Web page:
Installing Ruby on Rails and MySQL on an apache virtual private server is the first step toward getting Ruby applications live and online. Three useful installers make the task of building this server easier than ever before.
This tutorial requires you to have a droplet or server up and running. Additionally, the rails ready script needs to be performed by a user with sudo privileges. If you don't have a user like that on your server, you can check out how to do that in steps 3 and 4 of this tutorial.
Once you are logged in on your virtual server with your user with root privileges, type in the command to install Rails Ready:
wget --no-check-certificate https://raw.github.com/joshfng/railsready/master/railsready.sh && bash railsready.sh
Rails Ready can be installed either from the source or with RVM, the Ruby Version Manager. I would recommend using RVM—it's an easy installation and will later let you to switch between multiple versions of Ruby if needed.
Overall the installation does take a while—be prepared to wait.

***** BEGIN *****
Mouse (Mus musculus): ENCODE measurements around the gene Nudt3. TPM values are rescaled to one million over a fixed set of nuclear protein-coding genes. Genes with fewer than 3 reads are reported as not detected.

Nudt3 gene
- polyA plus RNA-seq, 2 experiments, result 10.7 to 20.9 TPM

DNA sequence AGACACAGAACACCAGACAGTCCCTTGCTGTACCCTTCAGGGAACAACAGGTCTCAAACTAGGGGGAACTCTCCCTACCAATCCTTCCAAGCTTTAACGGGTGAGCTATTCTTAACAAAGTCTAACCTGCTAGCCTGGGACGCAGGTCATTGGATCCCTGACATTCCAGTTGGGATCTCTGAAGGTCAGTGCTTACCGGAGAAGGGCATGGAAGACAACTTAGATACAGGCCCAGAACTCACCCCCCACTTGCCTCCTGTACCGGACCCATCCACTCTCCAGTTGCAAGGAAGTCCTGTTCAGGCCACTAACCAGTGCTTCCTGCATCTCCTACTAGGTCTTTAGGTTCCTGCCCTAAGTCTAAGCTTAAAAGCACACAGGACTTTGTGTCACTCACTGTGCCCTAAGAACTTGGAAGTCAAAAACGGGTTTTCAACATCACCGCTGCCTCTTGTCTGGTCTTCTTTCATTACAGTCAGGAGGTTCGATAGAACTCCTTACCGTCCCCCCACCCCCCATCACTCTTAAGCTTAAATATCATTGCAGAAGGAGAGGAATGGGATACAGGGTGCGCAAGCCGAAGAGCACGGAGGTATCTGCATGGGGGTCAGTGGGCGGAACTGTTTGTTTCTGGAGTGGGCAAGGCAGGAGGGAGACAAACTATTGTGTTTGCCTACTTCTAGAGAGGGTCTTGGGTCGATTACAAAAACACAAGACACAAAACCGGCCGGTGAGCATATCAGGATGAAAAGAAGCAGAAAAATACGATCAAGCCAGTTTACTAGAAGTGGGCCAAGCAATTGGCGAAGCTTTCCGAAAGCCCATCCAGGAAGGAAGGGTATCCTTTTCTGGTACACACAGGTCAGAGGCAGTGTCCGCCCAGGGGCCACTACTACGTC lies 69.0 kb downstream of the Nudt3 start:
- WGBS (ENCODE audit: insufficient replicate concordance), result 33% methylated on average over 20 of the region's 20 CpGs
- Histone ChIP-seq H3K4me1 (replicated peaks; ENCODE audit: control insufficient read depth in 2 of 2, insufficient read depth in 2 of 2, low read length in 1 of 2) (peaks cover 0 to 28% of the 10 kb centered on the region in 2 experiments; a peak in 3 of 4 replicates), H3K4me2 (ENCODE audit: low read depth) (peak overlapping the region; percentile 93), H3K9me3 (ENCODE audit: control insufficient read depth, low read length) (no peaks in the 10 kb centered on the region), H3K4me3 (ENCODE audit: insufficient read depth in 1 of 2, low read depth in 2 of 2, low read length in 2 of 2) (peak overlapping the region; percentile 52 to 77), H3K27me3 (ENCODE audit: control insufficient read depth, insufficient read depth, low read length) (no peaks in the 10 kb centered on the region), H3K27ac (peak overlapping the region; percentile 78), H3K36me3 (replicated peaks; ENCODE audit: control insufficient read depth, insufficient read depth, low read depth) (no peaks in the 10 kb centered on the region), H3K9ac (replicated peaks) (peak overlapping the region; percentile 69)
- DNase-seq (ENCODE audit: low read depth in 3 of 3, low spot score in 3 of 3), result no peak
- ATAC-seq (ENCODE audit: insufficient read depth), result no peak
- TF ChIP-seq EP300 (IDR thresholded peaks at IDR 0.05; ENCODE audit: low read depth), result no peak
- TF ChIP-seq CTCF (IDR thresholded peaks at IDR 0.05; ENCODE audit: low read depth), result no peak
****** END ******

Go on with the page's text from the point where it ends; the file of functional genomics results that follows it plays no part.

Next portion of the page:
However, once Rails Ready finishes the process, your VPS will be fully equipped with Ruby, Gems, and Rails. Then, following the instructions on screen, "logout and back in to access Ruby"
Once RVM is set up, you can use it to install rails:
rvm install 1.9.3
And set RVM to use Ruby 1.9.3 by default:
rvm use --default 1.9.3
Then install the passenger gem:
gem install passenger
As a useful bonus, RailsReady comes packaged with Phusion Passenger, which we can use to then automatically install and configure Apache on our server.
Use this command to start the apache installation:
Passenger will display this text after Apache installs:
The Apache 2 module was successfully installed.
Please edit your Apache configuration file, and add these lines:
LoadModule passenger_module /home/username/.rvm/gems/ruby-1.9.3-p194/gems/passenger-3.0.12/ext/apache2/mod_passenger.so PassengerRoot /home/username/.rvm/gems/ruby-1.9.3-p194/gems/passenger-3.0.12 PassengerRuby /home/username/.rvm/wrappers/ruby-1.9.3-p194/ruby